Advanced Search
MyIDEAS: Login to save this paper or follow this series

Government Deficits in the European Union: An Analysis of Entry and Exit Dynamics

Contents:

Author Info

  • Ali Bayar
  • Bram Smeets
Registered author(s):

    Abstract

    The extent of government deficits and debt has been one of the most debated issues in recent years. However, much less has been contributed about their dynamics. Yet, the issue of entering into and exiting from excessive deficits is critical in the Economic and Monetary Union since the Stability and Growth Pact rules out deficits larger than 3 percent of GDP, unless countries face strictly defined unusual conditions. This paper provides a transition data analysis of the dynamics of public deficits. It shows the asymmetric role played by the economic determinants in these dynamics and estimates the evolution of the probability of entering into and exiting from excessive deficits for every individual member state of the European Union that signed the Maastricht Treaty, since 1970. It also reveals how the concurrence of some minor changes may produce a major switchover in public finance outcomes. Finally, it analyses the evolution over time of the probabilities that countries will enter or escape from the state of having excessive deficit, and hence the fragility of some countries even if they are now out of excessive deficits.

    Download Info

    If you experience problems downloading a file, check if you have the proper application to view it first. In case of further problems read the IDEAS help page. Note that these files are not on the IDEAS site. Please be patient as the files may be large.
    File URL: http://www.cesifo-group.de/portal/page/portal/DocBase_Content/WP/WP-CESifo_Working_Papers/wp-cesifo-2009/wp-cesifo-2009-07/cesifo1_wp2703.pdf
    Download Restriction: no

    Bibliographic Info

    Paper provided by CESifo Group Munich in its series CESifo Working Paper Series with number 2703.

    as in new window
    Length:
    Date of creation: 2009
    Date of revision:
    Handle: RePEc:ces:ceswps:_2703

    Contact details of provider:
    Postal: Poschingerstrasse 5, 81679 Munich
    Phone: +49 (89) 9224-0
    Fax: +49 (89) 985369
    Email:
    Web page: http://www.cesifo.de
    More information through EDIRC

    Related research

    Keywords: fiscal policy; Economic and Monetary Union; duration models;

    Find related papers by JEL classification:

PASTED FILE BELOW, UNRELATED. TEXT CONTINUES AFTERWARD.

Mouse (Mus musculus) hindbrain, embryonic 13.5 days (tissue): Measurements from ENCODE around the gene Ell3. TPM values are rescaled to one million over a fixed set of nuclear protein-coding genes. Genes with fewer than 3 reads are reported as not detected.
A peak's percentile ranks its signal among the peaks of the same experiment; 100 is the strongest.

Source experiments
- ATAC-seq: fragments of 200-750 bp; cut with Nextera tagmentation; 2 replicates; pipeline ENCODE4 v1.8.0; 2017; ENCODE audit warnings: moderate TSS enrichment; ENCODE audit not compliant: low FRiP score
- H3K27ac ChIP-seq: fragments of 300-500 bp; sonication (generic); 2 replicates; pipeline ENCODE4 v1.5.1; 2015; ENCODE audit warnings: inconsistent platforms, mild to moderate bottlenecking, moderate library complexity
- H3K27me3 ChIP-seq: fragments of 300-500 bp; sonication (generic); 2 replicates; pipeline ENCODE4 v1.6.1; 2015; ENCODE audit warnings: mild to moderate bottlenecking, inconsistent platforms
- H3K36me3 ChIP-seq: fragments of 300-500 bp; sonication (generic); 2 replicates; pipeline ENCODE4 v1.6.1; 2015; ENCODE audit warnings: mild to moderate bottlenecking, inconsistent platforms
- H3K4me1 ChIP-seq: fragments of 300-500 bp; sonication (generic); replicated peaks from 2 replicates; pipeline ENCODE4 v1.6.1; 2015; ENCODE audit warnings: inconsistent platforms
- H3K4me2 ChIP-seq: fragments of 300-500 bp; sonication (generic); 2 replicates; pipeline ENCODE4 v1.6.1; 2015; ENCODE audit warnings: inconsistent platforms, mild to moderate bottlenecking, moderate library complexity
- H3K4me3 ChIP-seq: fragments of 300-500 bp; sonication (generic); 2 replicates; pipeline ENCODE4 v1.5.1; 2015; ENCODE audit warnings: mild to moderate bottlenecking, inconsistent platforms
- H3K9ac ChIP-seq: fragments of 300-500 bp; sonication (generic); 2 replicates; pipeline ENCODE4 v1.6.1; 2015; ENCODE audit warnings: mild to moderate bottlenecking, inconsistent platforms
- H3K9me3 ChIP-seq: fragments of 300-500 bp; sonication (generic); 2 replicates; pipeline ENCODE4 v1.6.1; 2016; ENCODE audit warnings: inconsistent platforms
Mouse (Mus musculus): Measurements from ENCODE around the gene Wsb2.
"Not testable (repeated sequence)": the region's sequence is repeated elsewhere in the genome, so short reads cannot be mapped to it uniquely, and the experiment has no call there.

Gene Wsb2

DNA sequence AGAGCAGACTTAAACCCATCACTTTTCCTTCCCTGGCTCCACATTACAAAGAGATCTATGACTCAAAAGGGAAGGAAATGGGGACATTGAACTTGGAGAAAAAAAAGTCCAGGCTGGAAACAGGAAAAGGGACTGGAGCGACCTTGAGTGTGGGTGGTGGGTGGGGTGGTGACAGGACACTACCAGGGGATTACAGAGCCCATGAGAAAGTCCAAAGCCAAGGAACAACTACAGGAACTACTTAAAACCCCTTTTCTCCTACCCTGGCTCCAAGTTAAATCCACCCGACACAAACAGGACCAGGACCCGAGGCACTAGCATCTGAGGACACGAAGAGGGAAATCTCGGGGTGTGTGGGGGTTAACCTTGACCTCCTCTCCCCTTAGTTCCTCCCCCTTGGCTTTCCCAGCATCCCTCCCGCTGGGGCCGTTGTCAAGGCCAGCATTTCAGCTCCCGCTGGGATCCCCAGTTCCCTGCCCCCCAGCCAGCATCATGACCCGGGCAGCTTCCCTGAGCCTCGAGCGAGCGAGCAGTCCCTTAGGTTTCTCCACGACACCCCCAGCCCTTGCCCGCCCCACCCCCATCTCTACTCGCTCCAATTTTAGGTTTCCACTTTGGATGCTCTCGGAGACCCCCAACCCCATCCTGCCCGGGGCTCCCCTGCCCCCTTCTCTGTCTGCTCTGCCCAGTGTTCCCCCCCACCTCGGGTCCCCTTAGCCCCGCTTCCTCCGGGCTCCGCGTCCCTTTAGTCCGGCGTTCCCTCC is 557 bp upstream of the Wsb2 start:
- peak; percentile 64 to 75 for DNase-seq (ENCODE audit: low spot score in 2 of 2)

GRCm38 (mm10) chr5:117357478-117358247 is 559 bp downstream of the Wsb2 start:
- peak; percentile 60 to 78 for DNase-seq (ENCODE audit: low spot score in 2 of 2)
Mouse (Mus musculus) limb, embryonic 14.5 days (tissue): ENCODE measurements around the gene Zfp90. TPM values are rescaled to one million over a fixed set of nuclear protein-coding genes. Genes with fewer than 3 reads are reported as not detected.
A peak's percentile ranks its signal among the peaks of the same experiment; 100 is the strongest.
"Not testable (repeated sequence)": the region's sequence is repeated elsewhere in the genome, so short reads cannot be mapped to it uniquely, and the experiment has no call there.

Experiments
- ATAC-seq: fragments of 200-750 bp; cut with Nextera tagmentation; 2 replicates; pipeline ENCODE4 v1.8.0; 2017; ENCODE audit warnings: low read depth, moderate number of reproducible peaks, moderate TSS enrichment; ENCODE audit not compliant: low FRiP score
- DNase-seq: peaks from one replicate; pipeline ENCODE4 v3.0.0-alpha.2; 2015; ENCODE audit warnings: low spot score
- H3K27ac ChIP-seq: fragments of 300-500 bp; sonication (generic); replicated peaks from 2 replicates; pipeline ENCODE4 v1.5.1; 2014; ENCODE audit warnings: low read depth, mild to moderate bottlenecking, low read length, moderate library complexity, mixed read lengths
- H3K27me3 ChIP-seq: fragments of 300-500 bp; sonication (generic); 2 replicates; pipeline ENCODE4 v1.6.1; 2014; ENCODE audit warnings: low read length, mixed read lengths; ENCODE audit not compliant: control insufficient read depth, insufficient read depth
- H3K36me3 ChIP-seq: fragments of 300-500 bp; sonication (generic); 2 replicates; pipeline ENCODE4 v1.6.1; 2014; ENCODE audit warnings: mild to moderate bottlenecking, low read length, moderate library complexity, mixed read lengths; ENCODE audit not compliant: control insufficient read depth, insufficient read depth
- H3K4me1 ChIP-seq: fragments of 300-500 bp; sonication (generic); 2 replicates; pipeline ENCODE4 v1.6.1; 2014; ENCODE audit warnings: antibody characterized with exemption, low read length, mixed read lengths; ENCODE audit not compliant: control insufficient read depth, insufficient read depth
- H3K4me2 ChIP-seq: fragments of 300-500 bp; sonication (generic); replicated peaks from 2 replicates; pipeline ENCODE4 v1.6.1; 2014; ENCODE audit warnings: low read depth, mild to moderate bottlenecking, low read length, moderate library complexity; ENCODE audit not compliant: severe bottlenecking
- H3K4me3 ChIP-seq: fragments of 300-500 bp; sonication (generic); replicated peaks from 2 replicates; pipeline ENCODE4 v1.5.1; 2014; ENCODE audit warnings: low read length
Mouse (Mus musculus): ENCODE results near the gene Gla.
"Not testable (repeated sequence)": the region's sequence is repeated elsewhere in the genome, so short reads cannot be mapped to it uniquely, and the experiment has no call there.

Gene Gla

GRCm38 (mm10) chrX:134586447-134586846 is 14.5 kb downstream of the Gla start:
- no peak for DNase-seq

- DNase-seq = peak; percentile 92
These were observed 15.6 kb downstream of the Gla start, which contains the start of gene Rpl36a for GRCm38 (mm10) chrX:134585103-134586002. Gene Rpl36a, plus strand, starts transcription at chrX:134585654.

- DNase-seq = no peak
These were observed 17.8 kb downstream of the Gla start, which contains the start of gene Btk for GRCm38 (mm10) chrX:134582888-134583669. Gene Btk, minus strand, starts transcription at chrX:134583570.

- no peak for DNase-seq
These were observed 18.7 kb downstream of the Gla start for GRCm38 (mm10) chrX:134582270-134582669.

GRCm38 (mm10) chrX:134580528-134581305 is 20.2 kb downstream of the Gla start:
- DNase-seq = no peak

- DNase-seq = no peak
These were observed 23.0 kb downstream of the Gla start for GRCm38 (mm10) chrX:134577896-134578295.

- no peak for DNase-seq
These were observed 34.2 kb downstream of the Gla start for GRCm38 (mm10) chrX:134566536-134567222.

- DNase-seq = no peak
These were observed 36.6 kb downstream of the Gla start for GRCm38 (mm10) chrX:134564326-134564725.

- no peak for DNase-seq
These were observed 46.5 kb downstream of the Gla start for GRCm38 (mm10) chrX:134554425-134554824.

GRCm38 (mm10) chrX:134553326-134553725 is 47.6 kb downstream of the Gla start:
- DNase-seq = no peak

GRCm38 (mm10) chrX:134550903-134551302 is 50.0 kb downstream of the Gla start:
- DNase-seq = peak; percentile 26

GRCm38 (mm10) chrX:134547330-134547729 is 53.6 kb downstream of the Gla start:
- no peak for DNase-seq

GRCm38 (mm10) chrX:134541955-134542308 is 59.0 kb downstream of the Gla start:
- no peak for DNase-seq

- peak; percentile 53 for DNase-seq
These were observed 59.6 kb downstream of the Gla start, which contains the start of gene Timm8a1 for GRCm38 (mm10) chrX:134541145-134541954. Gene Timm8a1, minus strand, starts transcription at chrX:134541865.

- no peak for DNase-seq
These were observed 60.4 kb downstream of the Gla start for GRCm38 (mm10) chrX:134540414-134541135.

References

    References listed on IDEAS
    Please report citation or reference errors to , or , if you are the registered author of the cited work, log in to your RePEc Author Service profile, click on "citations" and make appropriate adjustments.:
    as in new window
    1. Bertola, G. & Drazen, A., 1991. "Trigger Pointsand Budget Cuts ; Explaining the Effects of Fiscal Austerity," Papers 26-91, Tel Aviv.
    2. Marco Buti & Werner Rüger & Alessandro Turrini, 2009. "Is Lisbon Far from Maastricht? Trade-offs and Complementarities between Fiscal Discipline and Structural Reforms," CESifo Economic Studies, CESifo, vol. 55(1), pages 165-196, March.
    3. Ali Bayar, 2001. "Entry and exit dynamics of excessive deficits in the European Union," ULB Institutional Repository 2013/13494, ULB -- Universite Libre de Bruxelles.
    4. Robert F. Westcott & C. John McDermott, 1996. "An Empirical Analysis of Fiscal Adjustments," IMF Working Papers 96/59, International Monetary Fund.
    5. Alberto Alesina & Roberto Perotti, 1996. "Budget Deficits and Budget Institutions," IMF Working Papers 96/52, International Monetary Fund.
    6. von Hagen, Jurgen & Hughes Hallett, Andrew & Strauch, Rolf, 2002. "Budgetary Consolidation in Europe: Quality, Economic Conditions, and Persistence," Journal of the Japanese and International Economies, Elsevier, vol. 16(4), pages 512-535, December.
    7. Alberto Alesina & Roberto Perotti, 1997. "Fiscal Adjustments in OECD Countries: Composition and Macroeconomic Effects," IMF Staff Papers, Palgrave Macmillan, vol. 44(2), pages 210-248, June.